Clostridium perfringens

Clostridium perfringens is widely present in the environment, and often occurs in the intestines of humans and many animals. C.  perfringens is one of the most common foodborne illnesses in the United States. Institutional foodservice areas such as school cafeterias, hospitals, and nursing homes are primary targets for populations of the organism. 

In most cases, the cause of C. perfringens is improper attention to temperature in foods such as meat and gravy.  If proper temperatures are neglected, small numbers of C. perfringens will survive cooking. The remaining organisms multiply to infectious levels during cool down and storage.

The common form of C. perfringens illness may be identified 8 to 22 hours after consumption when severe abdominal cramps and diarrhea begin.  Typically, the illness is over after 24 hours, but additional symptoms may continue in some individuals for one to two weeks. Further complications rarely occur.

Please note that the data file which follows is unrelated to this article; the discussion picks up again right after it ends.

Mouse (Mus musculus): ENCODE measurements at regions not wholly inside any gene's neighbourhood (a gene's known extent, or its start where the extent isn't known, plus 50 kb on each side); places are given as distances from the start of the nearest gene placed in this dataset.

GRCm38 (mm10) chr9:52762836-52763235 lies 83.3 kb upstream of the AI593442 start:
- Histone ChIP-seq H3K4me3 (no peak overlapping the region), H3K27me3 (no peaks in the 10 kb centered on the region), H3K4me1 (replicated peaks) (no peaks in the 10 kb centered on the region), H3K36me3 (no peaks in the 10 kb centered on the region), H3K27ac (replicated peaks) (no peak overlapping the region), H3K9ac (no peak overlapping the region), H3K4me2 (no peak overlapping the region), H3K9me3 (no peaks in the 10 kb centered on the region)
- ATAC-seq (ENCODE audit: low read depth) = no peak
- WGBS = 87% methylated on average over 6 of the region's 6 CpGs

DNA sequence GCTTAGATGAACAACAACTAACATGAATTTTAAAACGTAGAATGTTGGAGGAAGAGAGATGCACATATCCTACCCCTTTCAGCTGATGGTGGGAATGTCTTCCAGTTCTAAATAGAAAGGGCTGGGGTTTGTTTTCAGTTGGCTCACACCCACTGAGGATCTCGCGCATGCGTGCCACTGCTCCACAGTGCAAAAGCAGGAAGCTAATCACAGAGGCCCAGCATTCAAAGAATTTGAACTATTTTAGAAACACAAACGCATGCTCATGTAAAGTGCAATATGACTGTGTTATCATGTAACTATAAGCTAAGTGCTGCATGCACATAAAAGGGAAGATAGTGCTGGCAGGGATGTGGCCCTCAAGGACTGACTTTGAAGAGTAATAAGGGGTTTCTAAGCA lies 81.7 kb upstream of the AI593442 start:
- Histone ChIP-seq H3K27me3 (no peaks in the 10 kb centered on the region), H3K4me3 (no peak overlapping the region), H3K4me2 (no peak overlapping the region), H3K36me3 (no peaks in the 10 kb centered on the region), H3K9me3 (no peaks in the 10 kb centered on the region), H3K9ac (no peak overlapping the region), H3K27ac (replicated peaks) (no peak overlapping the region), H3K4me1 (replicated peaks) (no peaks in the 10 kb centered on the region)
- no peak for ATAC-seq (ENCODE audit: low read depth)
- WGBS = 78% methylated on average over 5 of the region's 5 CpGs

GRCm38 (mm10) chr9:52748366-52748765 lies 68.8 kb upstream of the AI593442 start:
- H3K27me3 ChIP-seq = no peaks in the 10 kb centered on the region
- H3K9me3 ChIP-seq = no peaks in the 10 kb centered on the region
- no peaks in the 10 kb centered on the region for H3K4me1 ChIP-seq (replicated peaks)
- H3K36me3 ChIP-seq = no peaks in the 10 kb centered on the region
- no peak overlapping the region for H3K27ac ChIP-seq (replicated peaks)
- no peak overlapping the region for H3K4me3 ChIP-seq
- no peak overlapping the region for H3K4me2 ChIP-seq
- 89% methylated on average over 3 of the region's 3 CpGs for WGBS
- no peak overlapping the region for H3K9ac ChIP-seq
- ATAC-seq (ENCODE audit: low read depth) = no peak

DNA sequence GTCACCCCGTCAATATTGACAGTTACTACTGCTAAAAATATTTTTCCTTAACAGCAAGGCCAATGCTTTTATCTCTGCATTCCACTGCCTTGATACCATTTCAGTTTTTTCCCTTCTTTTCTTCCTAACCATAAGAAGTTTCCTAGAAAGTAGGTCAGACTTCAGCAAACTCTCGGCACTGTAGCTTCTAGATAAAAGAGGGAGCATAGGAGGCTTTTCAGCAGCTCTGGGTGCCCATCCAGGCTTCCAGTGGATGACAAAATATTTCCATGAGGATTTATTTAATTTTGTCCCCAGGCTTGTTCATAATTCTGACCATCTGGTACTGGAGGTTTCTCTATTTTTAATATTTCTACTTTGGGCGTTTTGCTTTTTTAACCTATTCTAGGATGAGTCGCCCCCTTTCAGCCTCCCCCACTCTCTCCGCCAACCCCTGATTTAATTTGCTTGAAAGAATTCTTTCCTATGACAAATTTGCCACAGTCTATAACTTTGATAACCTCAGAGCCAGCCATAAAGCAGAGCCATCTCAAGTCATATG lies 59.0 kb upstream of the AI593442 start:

More Information on Clostridium perfringens:


  • Article History
    • Revision Date: 6/22/2010

Food Safety Tip of the Day

Moisten. Lather. Rinse. Dry.

IAFP - handwashing icon

Proper handwashing is essential to preventing food contamination. The correct steps for handwashing include: - Wet hands with warm water - Using soap and water, vigorously rub hands together for at least 20 seconds - Rinse all soap from hands under warm running water. - Turn off the faucet using a single-use paper towel. - Dry hands with a different single-use towel.

Source: Food and Drug Administration

Resources:

Foodborne Pathogen of the Day

ServSafe® Training Events

Self-guided training for managers and supervisors